Feb. 20th, 2017

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 On Wodin's Day evening, after a lovely meal with a good friend, we made our way to the auditorium for the evening with Neil Gaiman, speaking about his new book, Norse Mythologya retelling of some of the Norse Myths.


 

Just before going in we were lucky enough to bump into Chris Riddell, so I got to tell him how much I had enjoyed his event, and he also kindly signed my '100 hugs' book. (And he asked whether we'd seen the Terry Pratchett docu-drama 'Back in Black')

 

Neil's event started with him reading 'Freya's Wedding' from his new book; very funny.

 

Then he was interviewed, about the book and other matters. He explained that he first met the Norse Gods through the original Marvel Comics version of Thor, then read the Roger Lancelyn Green version of the Norse Myths, before reading Kevin Crossley-Holland's versions, and the Prose Edda and Poetic Edda as an adult, and he loves the human-ness of the Norse gods, and the fact that they have stories - they are dodgy gods, much more human than divine!


We then got to see a trailer for the American Gods TV series, and after that, a not-quite-final trailer for How to Talk to Girls at Parties both of which look very interesting (although I am still just a little doubtful about Ian McShane as Mr Wednesday; I find it hard to get past thinking of him as Lovejoy!


Neil spoke a little about the Good Omens TV series,which is about to start casting. He explained that he and Terry Pratchett had always agreed that they would do any sequel or adaptation together, but later Terry asked him, as a last request, to write the TV series, so he has. And that he spent time being angry with life, because he couldn't phone Terry and tell him when he wrote a really good bit, and angry at Terry because he wasn't there to call to ask him for ideas when he got to a tricky bit. 


He explained that the show is being made by the BBC with Amazon. The interviewer (whose name, unfortunately, I didn't make a note of) expressed reservations about Amazon' involvement, so Neil explained that the BBC are making the show and Amazon is simply providing wheelbarrows of money.


He also said that he thinks that it is the best thing he has ever written. Which when you think about it is pretty exciting!


We then moved on to the Q&A section of the evening.


He was asked about current works, and confirmed that he is writing a Neverwhere sequel, and that he feels that when he wrote Neverwhere, he had things to say about how society behaves towards the homeless, and that now, with his work with UNHCR, and seeing  attitudes towards refugees and the dispossessed, he feels he has things he is angry about, and cares about, and is writing Seven Sisters.


Another question was about whether he would write stories about the Norse goddesses, and he explained that it was harder, as while we know the names and attributes of some of the goddesses, no stories have survived. He also explained, which I didn't know, that the stories we do have were written down only after  Christianity took hold, and a large part of why they were written down was out of fear that 'kennings' (metaphors etc.) in the Icelandic sagas and poetry would no longer be understood, not out of a wish to preserve the tales and beliefs themselves.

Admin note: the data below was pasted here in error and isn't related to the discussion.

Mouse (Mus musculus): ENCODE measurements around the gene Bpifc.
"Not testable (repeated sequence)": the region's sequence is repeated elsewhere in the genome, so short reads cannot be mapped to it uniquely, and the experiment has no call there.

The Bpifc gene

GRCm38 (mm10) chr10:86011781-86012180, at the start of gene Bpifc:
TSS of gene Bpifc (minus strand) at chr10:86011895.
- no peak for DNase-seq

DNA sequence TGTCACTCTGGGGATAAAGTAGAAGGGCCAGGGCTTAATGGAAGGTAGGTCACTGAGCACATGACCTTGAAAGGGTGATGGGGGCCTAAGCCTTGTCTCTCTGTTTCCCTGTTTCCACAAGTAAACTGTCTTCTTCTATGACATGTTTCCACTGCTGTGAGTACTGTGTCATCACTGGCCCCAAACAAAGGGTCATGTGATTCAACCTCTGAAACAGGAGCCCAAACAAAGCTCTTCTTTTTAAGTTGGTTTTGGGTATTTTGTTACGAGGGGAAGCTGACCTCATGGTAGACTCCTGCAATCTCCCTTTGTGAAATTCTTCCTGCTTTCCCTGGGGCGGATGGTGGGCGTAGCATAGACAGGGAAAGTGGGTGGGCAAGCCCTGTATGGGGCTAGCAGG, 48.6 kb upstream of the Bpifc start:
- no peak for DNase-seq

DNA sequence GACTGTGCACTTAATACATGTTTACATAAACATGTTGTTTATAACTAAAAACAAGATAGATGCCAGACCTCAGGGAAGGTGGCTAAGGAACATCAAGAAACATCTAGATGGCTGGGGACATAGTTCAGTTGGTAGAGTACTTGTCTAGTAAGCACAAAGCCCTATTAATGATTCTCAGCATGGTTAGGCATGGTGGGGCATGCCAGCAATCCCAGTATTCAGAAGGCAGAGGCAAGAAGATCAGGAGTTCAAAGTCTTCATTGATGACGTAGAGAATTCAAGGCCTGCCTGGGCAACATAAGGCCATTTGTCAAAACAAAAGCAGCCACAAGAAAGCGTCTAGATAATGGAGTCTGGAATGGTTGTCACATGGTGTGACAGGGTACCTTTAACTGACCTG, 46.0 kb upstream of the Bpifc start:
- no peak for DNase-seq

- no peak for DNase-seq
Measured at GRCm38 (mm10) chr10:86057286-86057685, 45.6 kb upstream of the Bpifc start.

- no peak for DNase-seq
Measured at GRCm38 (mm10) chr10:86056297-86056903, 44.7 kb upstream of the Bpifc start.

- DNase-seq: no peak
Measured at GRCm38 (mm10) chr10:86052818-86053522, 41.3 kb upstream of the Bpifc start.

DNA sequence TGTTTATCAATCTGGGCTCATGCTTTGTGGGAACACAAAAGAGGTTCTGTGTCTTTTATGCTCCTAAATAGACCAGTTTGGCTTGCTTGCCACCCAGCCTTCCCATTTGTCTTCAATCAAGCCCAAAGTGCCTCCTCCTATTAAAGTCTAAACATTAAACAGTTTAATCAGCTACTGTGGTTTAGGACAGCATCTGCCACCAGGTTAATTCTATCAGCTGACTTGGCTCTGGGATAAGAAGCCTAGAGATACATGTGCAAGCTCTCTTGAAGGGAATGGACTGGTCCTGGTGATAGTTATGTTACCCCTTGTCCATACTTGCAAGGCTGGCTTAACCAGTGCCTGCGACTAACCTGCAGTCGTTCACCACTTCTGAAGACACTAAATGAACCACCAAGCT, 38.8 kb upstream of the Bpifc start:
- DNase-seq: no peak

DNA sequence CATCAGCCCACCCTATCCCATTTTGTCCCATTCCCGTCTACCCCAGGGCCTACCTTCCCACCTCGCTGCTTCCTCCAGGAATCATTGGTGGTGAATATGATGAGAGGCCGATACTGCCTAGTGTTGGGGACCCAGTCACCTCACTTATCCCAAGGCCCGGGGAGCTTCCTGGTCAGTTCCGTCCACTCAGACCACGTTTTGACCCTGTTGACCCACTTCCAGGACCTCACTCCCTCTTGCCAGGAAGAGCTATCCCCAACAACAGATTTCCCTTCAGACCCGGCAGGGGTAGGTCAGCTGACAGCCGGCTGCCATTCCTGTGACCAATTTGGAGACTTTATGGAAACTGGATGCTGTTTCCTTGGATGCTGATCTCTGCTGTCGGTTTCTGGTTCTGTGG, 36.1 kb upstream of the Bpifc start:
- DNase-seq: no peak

He was asked about his favourite lines, or the lines of which he is proudest, in his own work. He said it's not any of the things which get quoted a lot, (such as " you get what anyone gets, you get a lifetime"), it's a line from American Gods - "Chicago happened slowly, like a migraine"


And perhaps the most entertaining answer to a question was in relation to a question about what he reads to Ash. He told us that he reads the Chu books (because his publisher gave him copies!!) and that Ash enjoys the books also he has to read them over and over, and thinks it's a pity there are only 3, but that he has not, despite that, sat down to write any more! He also re-tells the story of the Three Little Pigs, because Ash enjoys the Big Bad Wolf, but he pus lots of variety in so *he* doesn't get bored (he mentioned, for instance, conversations between the Pig and the Hay salesman, extolling the virtues of hay as an ecologically sound building material) and that Ash puts up with it because he knows that the Big ad Wolf is coming. 


Which made me want to ask him to tell us the story of the 3 little pigs, to see what happens this time!


The tickets which we had included a signed copy of the book, so after the evening was over, I got to take the book away and am going to try to ration myself and make it last...



Finally, for anyone who missed it when it was published in the Guardian, or when Neil retweeted it, have  look at the wonderful Tom Gauld's cartoon about the tour.  


Tom Gauld's wonderful cartoon / tweet

(I didn't spot Odin in the Festival Hall, but I wouldn't like to say, with any confidence, that he was not there!)

 


Oh, and check out Chris Riddell's Tumblr. He was sitting a few rows behind us and drawing his way through Neil's event, and the pictures are wonderful!

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